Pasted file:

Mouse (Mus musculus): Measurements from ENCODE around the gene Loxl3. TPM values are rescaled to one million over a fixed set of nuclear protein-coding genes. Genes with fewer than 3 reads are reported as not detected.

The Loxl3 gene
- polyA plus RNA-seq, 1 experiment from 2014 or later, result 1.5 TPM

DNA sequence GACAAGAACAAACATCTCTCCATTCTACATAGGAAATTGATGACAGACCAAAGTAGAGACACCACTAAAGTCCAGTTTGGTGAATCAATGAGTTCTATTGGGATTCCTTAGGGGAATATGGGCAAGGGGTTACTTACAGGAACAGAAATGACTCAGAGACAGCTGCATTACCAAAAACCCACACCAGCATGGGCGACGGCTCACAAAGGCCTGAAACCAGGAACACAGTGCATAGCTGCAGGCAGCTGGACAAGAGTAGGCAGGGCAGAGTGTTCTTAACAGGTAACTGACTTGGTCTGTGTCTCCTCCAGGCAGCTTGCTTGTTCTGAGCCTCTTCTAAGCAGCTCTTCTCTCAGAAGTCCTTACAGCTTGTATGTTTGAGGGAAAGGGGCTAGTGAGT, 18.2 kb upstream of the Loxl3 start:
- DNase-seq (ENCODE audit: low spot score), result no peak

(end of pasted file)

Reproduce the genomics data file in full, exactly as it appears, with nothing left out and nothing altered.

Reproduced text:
Mouse (Mus musculus): Measurements from ENCODE around the gene Loxl3. TPM values are rescaled to one million over a fixed set of nuclear protein-coding genes. Genes with fewer than 3 reads are reported as not detected.

The Loxl3 gene
- polyA plus RNA-seq, 1 experiment from 2014 or later, result 1.5 TPM

DNA sequence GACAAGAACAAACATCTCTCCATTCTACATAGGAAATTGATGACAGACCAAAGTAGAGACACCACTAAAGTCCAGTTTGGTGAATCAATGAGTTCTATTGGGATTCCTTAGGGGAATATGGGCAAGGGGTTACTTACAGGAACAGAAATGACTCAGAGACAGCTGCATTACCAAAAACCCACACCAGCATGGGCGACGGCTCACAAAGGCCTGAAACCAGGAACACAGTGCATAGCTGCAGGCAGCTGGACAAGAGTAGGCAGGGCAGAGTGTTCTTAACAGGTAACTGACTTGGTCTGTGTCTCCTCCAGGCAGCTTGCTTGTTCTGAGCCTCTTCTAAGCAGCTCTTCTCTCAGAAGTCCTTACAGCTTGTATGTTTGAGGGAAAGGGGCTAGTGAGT, 18.2 kb upstream of the Loxl3 start:
- DNase-seq (ENCODE audit: low spot score), result no peak